Thirty seconds into a meeting with Max Brooks and without any provocation, he's already chatting about survivalists and World War II.
Like a wind-up toy, the 43-year-old Brooks exudes kinetic energy. Bring up any topic, and he's likely to have an opinion.
I mention the adventurer Bear Grylls and without missing a beat, Brooks launches into a tirade: "Bear Grylls is the biggest fraud ever," he says. "People have actually gone to the places he's camped and turned the camera so you see it's next to a freeway. I have a huge problem with survivor reality shows. Other reality shows don't get you killed. If you emulate the Kardashians, then you'll just be stupid."
Brooks shakes his head in disgust. "Bear Grylls does one where he's running across a lava field," he continues. "You never run on lava. You'll crack right through that thing, and cut your leg up."
If you think Brooks is an expert on just about any topic, well, you wouldn't be too far off — at least in his estimation. During our 45-minute conversation, we discussed gun control, Britney Spears, Pearl Harbor, Snapchat, Rwanda and Spike Lee. He also brought up the Confederacy, the "Twilight" series and "Fifty Shades of Grey." He talked about growing up the only child of funnyman Mel Brooks and actress Anne Bancroft. And, of course, he chatted about his favorite topic, zombies.
Yes, zombies are Brooks' bread and butter. It's what pays the bills. His first book was "The Zombie Survival Guide." It may sound like a title you'd find in the humor section, but it actually describes the real-world consequences of such an attack. He followed up that book with the New York Times bestseller "World War Z," a philosophical elegy masked as a zombie apocalypse, a metaphor for natural disasters like Hurricane Katrina and viruses like Ebola that have the potential to cripple society. The book provided the basis for the 2013 blockbuster film starring Brad Pitt.
But don't get Brooks started on the movie adaptation. "I watched a movie that happened to have the same title as my book," he says. "They didn't ruin my book; they ignored it." Nonetheless, audiences flocked to theaters like zombies to fresh meat. The movie made more than $540 million worldwide. When asked if he would pen a sequel, Brooks says he has no intention of writing "World War Z: The Battle for More Money."
His interest in zombies stems from a childhood fear, but his books are more geopolitical than horror. "Hollywood makes movies that are entertaining and exciting but are not necessarily realistic," he says. "Because the truth is, Rambo could very well mow down half of North Vietnam with an infinitely loadable machine gun, and then go home and die of testicular cancer."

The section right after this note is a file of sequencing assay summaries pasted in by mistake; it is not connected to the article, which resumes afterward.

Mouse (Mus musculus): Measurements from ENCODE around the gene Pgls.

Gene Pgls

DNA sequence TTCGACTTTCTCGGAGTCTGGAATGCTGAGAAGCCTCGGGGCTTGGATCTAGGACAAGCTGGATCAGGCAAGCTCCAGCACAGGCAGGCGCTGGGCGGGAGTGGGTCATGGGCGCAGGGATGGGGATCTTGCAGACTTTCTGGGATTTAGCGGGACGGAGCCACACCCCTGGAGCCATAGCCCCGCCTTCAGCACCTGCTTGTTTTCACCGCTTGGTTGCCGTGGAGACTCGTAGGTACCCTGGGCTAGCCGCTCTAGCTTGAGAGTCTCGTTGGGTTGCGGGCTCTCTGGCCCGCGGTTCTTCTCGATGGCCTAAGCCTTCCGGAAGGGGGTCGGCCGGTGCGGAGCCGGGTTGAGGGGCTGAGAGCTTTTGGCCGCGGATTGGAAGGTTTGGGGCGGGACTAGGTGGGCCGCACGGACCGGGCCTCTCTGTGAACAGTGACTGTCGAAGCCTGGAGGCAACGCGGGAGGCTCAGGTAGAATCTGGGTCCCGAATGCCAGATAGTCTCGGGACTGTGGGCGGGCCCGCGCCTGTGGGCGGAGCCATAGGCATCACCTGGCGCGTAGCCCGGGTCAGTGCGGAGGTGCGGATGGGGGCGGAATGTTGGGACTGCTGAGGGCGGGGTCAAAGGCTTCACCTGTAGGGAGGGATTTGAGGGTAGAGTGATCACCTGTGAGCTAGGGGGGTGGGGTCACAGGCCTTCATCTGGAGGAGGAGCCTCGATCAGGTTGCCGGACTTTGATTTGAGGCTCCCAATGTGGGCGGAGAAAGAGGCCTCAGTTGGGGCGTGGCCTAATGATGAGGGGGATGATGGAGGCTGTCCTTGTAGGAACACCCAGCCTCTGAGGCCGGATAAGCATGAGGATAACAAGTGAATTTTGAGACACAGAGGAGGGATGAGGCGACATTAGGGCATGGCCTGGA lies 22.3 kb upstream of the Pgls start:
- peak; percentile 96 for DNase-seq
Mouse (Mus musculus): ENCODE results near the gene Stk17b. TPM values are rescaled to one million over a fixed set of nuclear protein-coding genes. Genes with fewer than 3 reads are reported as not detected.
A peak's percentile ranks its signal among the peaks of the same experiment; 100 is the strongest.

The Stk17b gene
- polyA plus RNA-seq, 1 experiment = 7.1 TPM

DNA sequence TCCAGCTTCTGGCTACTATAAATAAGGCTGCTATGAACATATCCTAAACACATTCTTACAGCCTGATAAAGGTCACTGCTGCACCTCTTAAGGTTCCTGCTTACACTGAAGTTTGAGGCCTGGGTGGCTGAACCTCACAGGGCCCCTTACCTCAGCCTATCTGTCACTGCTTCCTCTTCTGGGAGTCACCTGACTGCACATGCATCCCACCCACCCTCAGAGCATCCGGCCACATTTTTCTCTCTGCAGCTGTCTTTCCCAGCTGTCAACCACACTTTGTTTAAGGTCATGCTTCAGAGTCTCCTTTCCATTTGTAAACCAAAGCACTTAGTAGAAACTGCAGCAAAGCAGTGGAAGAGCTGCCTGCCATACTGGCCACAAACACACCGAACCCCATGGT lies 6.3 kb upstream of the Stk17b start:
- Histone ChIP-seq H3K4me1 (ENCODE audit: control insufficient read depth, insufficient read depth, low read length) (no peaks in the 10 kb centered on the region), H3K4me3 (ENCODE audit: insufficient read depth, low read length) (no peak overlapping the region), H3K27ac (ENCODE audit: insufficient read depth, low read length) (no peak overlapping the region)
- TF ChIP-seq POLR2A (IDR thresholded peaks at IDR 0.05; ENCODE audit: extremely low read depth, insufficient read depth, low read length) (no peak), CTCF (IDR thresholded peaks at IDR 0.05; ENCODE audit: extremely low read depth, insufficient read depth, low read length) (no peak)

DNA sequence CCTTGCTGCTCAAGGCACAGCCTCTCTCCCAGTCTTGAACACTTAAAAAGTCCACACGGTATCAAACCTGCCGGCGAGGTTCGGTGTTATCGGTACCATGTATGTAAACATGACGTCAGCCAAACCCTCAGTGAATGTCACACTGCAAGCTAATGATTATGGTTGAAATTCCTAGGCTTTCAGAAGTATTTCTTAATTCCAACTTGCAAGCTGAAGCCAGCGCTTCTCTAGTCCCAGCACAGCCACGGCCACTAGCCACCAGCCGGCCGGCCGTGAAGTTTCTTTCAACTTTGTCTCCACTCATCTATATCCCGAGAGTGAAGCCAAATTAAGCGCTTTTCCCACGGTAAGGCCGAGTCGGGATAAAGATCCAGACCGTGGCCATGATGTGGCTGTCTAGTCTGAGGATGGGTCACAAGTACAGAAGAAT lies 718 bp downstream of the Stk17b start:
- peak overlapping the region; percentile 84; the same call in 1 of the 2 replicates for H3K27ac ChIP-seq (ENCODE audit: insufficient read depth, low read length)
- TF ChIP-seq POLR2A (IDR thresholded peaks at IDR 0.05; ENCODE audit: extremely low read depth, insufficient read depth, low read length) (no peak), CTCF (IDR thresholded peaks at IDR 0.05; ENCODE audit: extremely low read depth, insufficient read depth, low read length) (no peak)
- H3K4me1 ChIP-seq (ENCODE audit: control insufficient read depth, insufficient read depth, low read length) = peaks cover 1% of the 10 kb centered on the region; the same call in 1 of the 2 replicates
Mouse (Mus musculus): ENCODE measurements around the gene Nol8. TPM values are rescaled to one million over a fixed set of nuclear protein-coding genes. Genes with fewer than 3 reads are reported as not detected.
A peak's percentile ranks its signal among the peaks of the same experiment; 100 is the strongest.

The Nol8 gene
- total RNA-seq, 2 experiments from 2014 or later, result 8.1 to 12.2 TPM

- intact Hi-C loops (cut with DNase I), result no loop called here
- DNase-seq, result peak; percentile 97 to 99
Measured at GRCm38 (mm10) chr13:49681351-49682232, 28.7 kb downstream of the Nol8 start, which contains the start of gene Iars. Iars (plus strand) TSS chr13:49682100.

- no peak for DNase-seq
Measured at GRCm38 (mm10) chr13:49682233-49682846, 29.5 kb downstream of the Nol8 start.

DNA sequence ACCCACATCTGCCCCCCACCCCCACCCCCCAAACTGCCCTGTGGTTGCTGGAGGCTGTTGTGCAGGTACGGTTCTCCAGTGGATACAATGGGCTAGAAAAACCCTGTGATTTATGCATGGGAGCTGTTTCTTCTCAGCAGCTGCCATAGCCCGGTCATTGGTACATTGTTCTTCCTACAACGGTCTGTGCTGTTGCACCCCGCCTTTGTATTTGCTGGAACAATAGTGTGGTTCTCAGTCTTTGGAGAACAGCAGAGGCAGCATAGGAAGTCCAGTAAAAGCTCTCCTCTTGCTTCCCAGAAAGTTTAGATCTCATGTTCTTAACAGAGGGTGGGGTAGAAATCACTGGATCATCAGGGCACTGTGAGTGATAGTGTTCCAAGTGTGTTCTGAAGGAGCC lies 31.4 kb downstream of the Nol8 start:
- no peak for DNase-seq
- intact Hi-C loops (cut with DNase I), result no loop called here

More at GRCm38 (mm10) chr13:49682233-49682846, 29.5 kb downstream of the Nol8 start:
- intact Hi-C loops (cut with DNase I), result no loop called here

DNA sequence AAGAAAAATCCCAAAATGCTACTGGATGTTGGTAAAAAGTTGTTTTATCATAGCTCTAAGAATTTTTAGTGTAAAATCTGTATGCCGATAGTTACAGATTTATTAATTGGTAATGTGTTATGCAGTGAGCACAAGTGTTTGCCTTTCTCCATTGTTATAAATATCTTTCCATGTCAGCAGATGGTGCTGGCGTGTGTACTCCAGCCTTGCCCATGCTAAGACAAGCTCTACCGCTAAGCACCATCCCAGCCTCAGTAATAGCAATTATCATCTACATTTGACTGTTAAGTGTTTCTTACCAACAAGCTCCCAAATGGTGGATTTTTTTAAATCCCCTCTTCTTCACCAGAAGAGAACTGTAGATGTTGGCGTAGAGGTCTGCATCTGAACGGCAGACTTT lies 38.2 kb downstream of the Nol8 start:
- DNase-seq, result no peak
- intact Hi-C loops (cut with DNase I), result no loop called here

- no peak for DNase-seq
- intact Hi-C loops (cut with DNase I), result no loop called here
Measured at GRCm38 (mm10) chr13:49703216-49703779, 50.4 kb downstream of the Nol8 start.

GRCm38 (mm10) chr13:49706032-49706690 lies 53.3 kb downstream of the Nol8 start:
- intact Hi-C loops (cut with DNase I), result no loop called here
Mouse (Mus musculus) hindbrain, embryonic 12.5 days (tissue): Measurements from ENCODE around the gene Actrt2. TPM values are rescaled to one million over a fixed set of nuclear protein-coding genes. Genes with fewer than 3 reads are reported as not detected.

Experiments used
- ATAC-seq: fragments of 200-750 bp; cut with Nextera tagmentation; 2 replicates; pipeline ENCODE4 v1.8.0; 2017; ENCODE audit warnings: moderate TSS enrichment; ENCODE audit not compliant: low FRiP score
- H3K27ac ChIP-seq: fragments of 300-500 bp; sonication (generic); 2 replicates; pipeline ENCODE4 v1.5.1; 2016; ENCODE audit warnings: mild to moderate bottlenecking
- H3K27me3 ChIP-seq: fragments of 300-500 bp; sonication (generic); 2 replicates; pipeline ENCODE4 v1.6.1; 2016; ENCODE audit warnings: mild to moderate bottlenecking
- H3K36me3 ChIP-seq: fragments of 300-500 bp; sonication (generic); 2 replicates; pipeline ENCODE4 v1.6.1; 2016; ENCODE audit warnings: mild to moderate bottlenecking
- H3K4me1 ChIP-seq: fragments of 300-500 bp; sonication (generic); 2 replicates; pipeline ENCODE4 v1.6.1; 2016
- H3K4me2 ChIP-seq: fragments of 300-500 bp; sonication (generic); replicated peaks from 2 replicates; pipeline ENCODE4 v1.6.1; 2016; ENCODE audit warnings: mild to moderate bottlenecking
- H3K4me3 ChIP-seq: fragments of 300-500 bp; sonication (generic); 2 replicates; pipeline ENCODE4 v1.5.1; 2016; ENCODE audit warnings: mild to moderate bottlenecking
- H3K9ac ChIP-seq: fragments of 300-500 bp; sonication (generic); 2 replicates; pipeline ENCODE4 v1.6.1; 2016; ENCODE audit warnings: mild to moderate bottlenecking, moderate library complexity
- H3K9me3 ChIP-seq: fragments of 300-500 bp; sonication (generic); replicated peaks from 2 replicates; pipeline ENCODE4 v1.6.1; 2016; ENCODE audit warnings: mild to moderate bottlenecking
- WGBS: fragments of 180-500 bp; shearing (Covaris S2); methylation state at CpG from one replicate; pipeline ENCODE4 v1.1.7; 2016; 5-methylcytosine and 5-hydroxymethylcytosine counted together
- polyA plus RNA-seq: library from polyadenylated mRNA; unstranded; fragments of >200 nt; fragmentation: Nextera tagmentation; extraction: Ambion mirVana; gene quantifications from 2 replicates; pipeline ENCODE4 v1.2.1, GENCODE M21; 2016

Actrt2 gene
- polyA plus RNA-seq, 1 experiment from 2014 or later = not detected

He says it's like packing for a trip. "There's a billion tiny little details. Keeping the zombies out is one of the hundred things you need to check off."
The family legacy continues
Brooks has also become a fan favorite at comic book conventions. His latest book, "Harlem Hellfighters," is a graphic novel about the first African American regiment of World War I.
Brooks is a self-proclaimed "history nerd," but he suffered through school because of dyslexia. "I think being dyslexic, school and I were not good friends," he says. "A lot of my education came from my entertainment. My favorite author is Tom Clancy and so I learned more from his books about technology and geopolitics and about the military than I did from any of the classes I took in college. I think I sort of instinctively infuse education into all my work."
That curious mind has rubbed off on the next generation of the Brooks dynasty. Max's 10-year-old son, Henry, an only child like his dad, has mimicked what he sees in his father. "He's the exact same as me," Brooks admits.
"My son is a lot smarter than his old man. He's writing a musical of 'Casablanca'." Henry started writing it at the age of 9 after weekly viewings of the classic film. "Every time we watched it, he would learn from it," says Brooks. No word yet if granddad Mel, a Broadway legend, is helping pen the musical.
Another favorite of Henry's? Old cartoons from the 1930 and 1940s. "I don't know what it is about them, but boy does he pick up on them," Brooks says. "I showed him 'Casper the Friendly Ghost,' which we all grew up on. He looks at it and says, 'Dad, Casper's a child, right? Ghosts are people that die, right? So I'm watching a show about a dead kid?"
Brooks pauses while he ponders the depth of his son's thought process. "He's going to be an amazing adult someday, but it ain't going to be easy for him."
It appears he's already an overachiever, just like his dad.